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Title: A network-based analysis of the cellular and genetic etiology of disease
Author: Cornish, Alexander John
ISNI:       0000 0004 7427 6886
Awarding Body: Imperial College London
Current Institution: Imperial College London
Date of Award: 2016
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Thousands of disease-associated loci have been identified in genome-wide association studies (GWAS). These loci can span multiple genes and identifying which, if any, of these genes are causal can be challenging. Multiple methods have been developed to identify causal genes, some of which use networks of physical interactions between proteins. The performance of many of these methods may however be limited by their failure to use data specific to the tissues and cell types that manifest each disease. Furthermore, many network-based approaches may be biased towards better-studied genes. In order to use data specific to a disease-manifesting cell type to identify disease- associated genes, it is first necessary to identify the disease-manifesting cell types. In this thesis, I report the development of the GSC (Gene Set Compactness) and GSO (Gene Set Overexpression) methods, which I use to identify associations between 352 diseases and 73 cell types. The GSC method identifies these associations using cell-type-specific protein-protein interaction (PPI) networks, which I generate by integrating PPI and gene expression data. Using text mining, it is demonstrated that these methods identify a large number of well-characterised disease-cell-type associations and associations that warrant further investigation. I also describe the development of ALPACA (Analysing Loci using Phenotypic And Cellular Associations), which identifies disease-associated genes using cell-type- specific PPI networks and phenotype data from humans and mice. I demonstrate that by taking a permutation-based approach, ALPACA avoids being biased towards better-studied genes. Furthermore, I demonstrate that using cell-type-specific networks, instead of generic networks, improves method performance. As the number of available tissue and cell-type-specific data continues to increase, methods that integrate these data will become increasingly important in understanding disease etiology.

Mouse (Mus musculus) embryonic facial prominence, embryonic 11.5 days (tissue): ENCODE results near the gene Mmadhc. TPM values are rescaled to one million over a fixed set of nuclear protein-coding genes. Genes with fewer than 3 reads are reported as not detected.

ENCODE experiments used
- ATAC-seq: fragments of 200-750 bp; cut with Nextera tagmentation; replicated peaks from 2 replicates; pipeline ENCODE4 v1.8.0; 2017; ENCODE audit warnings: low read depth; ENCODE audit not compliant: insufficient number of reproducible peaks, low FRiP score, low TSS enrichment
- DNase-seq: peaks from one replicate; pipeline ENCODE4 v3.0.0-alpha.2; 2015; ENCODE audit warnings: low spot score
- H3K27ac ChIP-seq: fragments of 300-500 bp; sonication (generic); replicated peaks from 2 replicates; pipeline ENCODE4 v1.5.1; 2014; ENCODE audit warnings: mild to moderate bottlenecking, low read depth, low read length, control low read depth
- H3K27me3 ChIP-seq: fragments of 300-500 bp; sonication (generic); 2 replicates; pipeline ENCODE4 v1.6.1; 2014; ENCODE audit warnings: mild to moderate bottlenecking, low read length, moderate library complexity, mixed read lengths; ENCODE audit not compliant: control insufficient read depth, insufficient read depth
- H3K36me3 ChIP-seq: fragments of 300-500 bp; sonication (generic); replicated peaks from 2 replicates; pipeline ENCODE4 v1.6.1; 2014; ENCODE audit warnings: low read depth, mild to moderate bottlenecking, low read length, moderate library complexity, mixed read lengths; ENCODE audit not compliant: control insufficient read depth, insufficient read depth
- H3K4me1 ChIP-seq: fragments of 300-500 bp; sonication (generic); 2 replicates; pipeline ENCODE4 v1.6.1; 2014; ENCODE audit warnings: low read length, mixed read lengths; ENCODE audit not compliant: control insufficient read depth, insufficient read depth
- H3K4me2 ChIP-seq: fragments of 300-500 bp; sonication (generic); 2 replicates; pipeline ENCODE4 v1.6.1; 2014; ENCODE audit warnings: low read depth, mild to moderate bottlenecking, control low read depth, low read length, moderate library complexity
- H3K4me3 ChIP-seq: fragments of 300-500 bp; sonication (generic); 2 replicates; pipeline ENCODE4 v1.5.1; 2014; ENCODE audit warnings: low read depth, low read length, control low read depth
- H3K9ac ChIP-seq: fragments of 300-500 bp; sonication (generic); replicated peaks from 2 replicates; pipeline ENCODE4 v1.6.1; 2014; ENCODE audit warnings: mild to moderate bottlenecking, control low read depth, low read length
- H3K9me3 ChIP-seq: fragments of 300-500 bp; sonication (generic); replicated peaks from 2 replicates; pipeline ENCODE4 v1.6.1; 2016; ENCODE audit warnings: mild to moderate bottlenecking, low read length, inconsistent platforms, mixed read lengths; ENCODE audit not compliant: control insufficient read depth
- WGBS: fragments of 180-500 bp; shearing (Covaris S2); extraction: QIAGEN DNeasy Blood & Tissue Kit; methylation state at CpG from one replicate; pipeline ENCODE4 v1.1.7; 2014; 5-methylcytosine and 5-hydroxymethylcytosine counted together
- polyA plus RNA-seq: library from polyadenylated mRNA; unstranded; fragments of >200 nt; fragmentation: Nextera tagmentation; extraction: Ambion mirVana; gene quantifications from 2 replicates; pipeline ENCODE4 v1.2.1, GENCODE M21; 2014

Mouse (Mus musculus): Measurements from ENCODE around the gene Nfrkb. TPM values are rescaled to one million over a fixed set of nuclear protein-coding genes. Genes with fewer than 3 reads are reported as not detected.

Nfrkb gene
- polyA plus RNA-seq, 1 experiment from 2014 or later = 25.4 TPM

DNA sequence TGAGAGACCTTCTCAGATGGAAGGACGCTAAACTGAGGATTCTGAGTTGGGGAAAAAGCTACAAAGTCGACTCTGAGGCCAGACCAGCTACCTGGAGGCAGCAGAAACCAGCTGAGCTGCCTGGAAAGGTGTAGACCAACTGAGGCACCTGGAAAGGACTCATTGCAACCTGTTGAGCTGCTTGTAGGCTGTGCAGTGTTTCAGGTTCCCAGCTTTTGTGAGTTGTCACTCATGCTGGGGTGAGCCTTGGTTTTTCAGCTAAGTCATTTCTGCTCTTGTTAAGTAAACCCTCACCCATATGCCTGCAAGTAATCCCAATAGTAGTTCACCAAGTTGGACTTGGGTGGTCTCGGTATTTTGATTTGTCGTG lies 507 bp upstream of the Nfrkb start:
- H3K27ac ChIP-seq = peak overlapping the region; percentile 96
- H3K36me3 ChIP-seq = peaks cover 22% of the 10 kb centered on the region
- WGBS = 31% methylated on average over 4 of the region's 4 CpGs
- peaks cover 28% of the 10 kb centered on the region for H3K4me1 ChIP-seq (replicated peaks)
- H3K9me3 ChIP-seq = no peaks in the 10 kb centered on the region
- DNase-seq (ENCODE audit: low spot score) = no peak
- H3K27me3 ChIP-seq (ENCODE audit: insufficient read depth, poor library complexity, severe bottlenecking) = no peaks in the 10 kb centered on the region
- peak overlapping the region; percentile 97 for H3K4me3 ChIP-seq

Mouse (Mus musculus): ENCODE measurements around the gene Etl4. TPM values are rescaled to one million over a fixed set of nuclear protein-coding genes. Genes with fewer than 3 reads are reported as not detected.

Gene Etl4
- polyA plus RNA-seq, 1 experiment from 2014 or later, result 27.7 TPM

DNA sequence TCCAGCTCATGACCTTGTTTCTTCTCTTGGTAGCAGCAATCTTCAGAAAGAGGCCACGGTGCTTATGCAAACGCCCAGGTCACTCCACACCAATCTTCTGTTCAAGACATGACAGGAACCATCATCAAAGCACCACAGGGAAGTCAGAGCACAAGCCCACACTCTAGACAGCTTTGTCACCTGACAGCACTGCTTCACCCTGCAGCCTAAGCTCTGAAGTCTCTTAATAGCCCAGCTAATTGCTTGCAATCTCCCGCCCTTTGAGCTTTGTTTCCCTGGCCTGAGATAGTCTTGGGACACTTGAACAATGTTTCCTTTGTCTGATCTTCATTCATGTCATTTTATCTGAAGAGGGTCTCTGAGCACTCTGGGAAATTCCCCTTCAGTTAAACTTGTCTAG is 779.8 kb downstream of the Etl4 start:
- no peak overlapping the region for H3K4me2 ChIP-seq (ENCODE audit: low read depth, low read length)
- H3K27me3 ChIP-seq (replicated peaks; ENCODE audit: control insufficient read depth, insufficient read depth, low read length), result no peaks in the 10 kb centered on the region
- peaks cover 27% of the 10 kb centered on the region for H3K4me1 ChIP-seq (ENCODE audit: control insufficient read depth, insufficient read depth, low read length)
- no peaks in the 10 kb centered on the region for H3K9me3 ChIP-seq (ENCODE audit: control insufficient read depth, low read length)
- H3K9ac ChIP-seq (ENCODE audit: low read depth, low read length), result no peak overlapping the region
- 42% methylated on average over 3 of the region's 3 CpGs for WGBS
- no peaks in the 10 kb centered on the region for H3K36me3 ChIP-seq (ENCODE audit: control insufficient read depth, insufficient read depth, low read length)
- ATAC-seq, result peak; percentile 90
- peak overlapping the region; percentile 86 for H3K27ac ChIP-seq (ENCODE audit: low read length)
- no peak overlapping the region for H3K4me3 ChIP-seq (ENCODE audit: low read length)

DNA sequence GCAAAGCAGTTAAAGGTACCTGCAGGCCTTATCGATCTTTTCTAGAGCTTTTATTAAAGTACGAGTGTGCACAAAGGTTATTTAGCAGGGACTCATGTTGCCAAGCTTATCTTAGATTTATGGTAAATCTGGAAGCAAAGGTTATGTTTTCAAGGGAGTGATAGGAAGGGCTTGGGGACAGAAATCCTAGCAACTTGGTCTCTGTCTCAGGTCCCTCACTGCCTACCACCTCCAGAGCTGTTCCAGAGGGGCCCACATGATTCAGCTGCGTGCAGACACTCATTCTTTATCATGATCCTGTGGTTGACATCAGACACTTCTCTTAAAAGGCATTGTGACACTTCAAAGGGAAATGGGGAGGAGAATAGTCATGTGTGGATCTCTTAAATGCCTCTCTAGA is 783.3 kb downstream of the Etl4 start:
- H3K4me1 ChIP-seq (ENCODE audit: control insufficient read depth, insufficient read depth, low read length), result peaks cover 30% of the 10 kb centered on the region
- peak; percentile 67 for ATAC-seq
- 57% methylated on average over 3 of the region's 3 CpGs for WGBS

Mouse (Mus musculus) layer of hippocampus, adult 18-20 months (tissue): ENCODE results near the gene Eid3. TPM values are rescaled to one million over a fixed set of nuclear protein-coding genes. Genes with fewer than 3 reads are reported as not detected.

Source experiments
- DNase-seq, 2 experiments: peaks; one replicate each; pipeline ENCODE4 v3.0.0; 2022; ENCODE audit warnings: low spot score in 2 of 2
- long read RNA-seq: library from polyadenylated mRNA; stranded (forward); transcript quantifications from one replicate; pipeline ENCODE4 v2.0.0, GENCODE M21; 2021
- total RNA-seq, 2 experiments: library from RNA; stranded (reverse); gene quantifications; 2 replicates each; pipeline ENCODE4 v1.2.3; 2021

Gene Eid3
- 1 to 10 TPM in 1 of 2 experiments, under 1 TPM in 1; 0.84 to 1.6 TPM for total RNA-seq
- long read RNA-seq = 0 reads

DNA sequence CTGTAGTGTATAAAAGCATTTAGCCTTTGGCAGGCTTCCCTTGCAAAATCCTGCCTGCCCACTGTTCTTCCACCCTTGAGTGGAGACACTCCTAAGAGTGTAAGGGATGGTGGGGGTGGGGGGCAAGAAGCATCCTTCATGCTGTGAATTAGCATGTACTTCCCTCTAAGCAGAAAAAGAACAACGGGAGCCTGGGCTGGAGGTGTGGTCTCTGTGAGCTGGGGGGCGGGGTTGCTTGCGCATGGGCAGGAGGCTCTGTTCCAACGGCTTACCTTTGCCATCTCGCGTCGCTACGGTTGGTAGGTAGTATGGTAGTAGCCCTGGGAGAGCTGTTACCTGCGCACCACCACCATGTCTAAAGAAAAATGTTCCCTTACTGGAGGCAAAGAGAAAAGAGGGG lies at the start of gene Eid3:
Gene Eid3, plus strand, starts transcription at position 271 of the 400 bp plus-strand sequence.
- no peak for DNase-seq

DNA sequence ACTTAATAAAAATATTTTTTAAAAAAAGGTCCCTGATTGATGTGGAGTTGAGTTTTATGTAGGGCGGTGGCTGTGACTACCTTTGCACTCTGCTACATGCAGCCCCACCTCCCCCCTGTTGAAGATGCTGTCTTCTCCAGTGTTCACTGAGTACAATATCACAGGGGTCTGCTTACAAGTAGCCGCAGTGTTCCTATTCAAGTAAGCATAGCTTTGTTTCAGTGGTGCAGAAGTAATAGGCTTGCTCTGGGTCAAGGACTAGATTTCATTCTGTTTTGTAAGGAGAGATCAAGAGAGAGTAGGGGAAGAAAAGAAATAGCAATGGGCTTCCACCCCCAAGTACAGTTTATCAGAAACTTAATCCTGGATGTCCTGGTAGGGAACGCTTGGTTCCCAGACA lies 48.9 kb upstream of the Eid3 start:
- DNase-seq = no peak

Supervisor: Sternberg, Michael Sponsor: British Heart Foundation
Qualification Name: Thesis (Ph.D.) Qualification Level: Doctoral